The Second Amendment is gaining nationwide and Supreme Court consideration.
In June, the Supreme Court of the United States invalidated a New York concealed carry legislation.
Unnamed 18- and 20-year-olds, along with the Firearms Policy Coalition, filed a lawsuit in Texas in November 2017.
In this case, a Texas judge selected by former President Donald Trump has already handed a big win for Second Amendment advocates.
Fox News reported that U.S. District Judge Mark Pittman ruled as illegal a state statute prohibiting anybody under 21 from carrying a weapon.
“Based on the Second Amendment’s text, as informed by Founding-Era history and tradition, the Court concludes that the Second Amendment protects against this prohibition.” The judge stated in his Thursday ruling. “Texas’s statutory scheme must therefore be enjoined to the extent that law-abiding 18-to-20-year-olds are prohibited from applying for a license to carry a handgun.”
“To start, the Second Amendment does not mention any sort of age restriction,” he stated. “This absence is notable—when the Framers meant to impose age restrictions, they did so expressly.”
According to experts, the significance of the verdict lies in the likelihood that similarly restrictive concealed carry regulations, which are mostly restricted to blue states, would also be successfully challenged.
MPR stated, “This decision is a big deal.”
“Previously, the court had only said that the Constitution protected the ability to have a gun inside the home for self-defense.
In that decision, which came down in 2008, the justices didn’t rule on how guns carried outside the home could be regulated.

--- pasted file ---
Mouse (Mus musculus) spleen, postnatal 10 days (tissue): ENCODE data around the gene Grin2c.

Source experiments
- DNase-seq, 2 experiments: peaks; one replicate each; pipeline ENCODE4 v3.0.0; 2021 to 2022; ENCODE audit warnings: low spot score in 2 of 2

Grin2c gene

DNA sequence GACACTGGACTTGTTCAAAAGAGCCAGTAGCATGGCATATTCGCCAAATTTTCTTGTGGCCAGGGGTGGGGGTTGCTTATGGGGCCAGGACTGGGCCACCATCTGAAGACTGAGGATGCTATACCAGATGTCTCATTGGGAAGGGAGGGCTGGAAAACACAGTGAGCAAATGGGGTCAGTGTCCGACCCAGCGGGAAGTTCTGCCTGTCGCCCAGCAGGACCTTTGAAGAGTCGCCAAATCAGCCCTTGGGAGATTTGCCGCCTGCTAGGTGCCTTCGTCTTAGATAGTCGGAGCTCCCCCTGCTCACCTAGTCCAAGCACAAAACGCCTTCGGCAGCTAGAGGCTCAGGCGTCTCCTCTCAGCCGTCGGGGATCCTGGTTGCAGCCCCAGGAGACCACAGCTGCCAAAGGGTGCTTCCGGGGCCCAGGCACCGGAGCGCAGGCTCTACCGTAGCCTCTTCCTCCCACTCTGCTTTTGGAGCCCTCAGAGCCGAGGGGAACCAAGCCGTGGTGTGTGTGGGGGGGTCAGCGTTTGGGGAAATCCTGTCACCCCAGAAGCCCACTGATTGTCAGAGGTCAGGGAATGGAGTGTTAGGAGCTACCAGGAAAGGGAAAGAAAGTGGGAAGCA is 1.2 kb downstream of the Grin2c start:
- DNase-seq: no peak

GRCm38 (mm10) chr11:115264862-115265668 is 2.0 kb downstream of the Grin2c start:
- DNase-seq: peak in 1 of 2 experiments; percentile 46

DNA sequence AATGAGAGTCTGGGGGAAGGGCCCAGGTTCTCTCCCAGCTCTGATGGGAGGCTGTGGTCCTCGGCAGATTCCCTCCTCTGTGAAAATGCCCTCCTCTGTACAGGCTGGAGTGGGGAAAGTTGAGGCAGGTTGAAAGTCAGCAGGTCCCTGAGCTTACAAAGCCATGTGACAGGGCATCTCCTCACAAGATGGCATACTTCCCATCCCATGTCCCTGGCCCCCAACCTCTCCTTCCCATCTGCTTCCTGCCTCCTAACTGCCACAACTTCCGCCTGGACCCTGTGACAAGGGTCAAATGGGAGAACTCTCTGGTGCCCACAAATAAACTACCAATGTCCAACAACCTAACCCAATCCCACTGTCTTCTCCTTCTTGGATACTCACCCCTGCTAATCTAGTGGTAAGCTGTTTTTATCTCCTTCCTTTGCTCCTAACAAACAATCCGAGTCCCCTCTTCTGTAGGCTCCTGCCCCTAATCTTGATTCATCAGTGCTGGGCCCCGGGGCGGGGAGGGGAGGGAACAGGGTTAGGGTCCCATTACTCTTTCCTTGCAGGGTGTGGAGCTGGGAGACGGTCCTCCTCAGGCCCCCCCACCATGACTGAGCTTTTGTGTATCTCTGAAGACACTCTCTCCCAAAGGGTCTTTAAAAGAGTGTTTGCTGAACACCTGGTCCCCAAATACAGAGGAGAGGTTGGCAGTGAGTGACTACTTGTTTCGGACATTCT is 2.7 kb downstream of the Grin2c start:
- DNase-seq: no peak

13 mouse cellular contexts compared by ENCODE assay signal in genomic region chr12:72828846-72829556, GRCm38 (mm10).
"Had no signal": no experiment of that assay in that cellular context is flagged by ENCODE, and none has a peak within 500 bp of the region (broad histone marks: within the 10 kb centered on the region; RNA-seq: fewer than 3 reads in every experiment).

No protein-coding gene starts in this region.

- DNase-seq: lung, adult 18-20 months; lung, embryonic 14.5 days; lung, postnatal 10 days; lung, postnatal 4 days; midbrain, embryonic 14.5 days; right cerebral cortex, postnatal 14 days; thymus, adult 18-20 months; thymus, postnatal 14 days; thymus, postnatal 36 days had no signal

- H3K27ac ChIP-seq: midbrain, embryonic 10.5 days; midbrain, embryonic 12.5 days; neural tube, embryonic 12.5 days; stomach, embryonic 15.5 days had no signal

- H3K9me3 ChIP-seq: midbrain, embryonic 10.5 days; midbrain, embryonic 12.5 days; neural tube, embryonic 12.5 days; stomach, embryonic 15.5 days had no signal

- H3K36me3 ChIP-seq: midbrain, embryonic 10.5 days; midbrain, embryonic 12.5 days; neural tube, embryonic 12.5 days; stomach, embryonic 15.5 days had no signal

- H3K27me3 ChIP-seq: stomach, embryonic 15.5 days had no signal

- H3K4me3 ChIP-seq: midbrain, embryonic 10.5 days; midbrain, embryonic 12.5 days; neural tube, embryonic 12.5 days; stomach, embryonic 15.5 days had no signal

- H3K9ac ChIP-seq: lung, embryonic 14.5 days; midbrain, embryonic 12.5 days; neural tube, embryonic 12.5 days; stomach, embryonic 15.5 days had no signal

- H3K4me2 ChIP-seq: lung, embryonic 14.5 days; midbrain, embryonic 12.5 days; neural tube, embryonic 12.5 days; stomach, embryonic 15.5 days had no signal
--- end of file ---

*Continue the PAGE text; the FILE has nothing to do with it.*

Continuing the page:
It took almost 15 years for the justices to come back to that question, but now they have.”
The Second Amendment “protect[s] an individual’s right to carry a handgun for self-defense outside the home,” wrote Justice Clarence Thomas in the majority opinion for Thursday’s ruling.
As a result, FiveThirtyEight said, “which required people who wanted a license to carry a concealed handgun in public to show they have a good reason, are no longer allowed.”
More on this story via The Republic Brief:
“Thomas’s opinion states regulations need to be historically consistent with the Second Amendment,” FiveThirtyEight’s analysis noted.
“That means when they look at a modern gun regulation, judges will have to figure out if another, reasonably similar law was passed earlier in the country’s history.
Previously, courts had also considered whether a regulation could be justified for other reasons, but that second layer of consideration is no longer allowed,” the site continued.
The analysis goes on to predict a “flood” of new litigation in states with similarly restrictively concealed carry laws.